It translates for its parents. It transcends borders. It transcends binaries. It is dodging violence on the streets. From men. From the police. It wears a hoodie. It wears a hijab. It has kinky hair that smells of coconut oil. It is trans. It’s a kiki with friends and nights slept on a park bench.
It’s a fist in the air and a fiery demand for justice. It has always been. It prays in a New York City mosque. It prays in a South Carolina church. It is my Black mama and my Persian, immigrant daddy. These are not exceptions. These are not Others. These are not descriptions in contrast to what is normal.
This is it.
It is here. It has been here.

AND IT IS NOT GOING ANYWHERE.


Say No! to Displacement

On February 23, ONE DC members stood with Brookland Manor residents in their struggle against displacement at the hands of Mid-City Financial and the District of Columbia. We were joined, in force, by SURJ-DC, IWW DC, Metro DC DSA, the Black Workers Center Chorus, Washington Legal Clinic for the Homeless, Housing Advocacy Team, GW Young Progressives Demanding Action, Black Lives Matter DC, API Resistance, DC Jobs with Justice, Fair Budget Coalition, DC for Reasonable Development, Americans for Transit, Georgetown Solidarity Committee, Justice First, DC Right to Housing Initiative, MLOV, the Washington Lawyers Committee on Civil Rights & Urban Affairs, and many more partners and supporters. Simply put, our presence was undeniable. Before we could even begin, security mandated we move a paltry distance from where we had set up to the red brick sidewalk behind us (even though much of our comrades were already occupying it). Separated by the empty space of the courtyard nothing was more clear: The power of the people terrifies the capitalist class.

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Click here to view more photos. Photo Credit: O. Michael Leslie

Black Workers members Luci Murphy, Ma Krstn, and Eric Sheptock opened the rally by leading the group in song. Brookland Manor residents Yvonne Johnson, Dorothy Davis, Neeka Sullivan, Cheryl Brunson, Valarie Scott, and Serita El-Amin shared stories of their vibrant community. They were joined by spoken word poet Nkechi Feaster and activist-organizers Linda Leaks, Eugene Puryear, and Yasmina Mrabet. "Brookland Manor is a place where families become families," Yvonne Johnson explained, "It's our home." Ms. Dorothy Davis reminisced about raising her children in Brookland Manor and how she now has the joy of helping raise her grandchildren there as well. Transforming a space in which one merely dwells into a community that one lives takes decades of support and compassion; a labor of love that goes beyond the pull of self-interest. Ms. Cheryl Brunson humbly recounted how, during a tumultuous time in her life, it was her neighbors in Brookland Manor who served as a vital support system for her and her family.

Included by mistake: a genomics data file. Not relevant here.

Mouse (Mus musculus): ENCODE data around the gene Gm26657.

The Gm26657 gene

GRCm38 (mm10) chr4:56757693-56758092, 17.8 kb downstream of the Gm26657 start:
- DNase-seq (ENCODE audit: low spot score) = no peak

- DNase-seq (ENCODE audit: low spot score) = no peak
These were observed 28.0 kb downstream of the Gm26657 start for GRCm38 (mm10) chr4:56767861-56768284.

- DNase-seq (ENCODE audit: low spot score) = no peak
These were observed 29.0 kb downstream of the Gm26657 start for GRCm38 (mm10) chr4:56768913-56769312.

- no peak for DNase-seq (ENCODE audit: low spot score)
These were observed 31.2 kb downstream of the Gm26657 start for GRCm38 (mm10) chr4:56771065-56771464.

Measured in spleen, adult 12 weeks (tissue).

In addition, residents provided a deft critique of the repressive measures taken by Mid-City Financial in the struggle for Brookland Manor. For those unaware, Mid-City Financial has fenced off the courtyard, blocking an essential element in maintaining their communal life. "We can't even stand outside and watch our kids," Neeka Sullivan explained. Similarly, Mid-City Financial has hired new security guards whose only purpose is to harass residents and produce an endless proliferation of infractions. These tactics, as well as the overall struggle, are dramatically affecting the quality of life of the residents of Brookland Manor. Painfully, Yvonne Johnson observed that in her 20 years there she hasn’t come across this level of depression. Children are weighed down by the possibility that one day they may no longer have a home to come back to.

Despite these realities the residents of Brookland Manor are undeterred. "We haven't seen a gathering like this in a long time," Linda Leaks shouted, passionate yet focused, "We are not going to move and we are going to win." Indeed, the line for those who showed up to support the Brookland Manor residents nearly wrapped around the building and we easily filled the overflow room.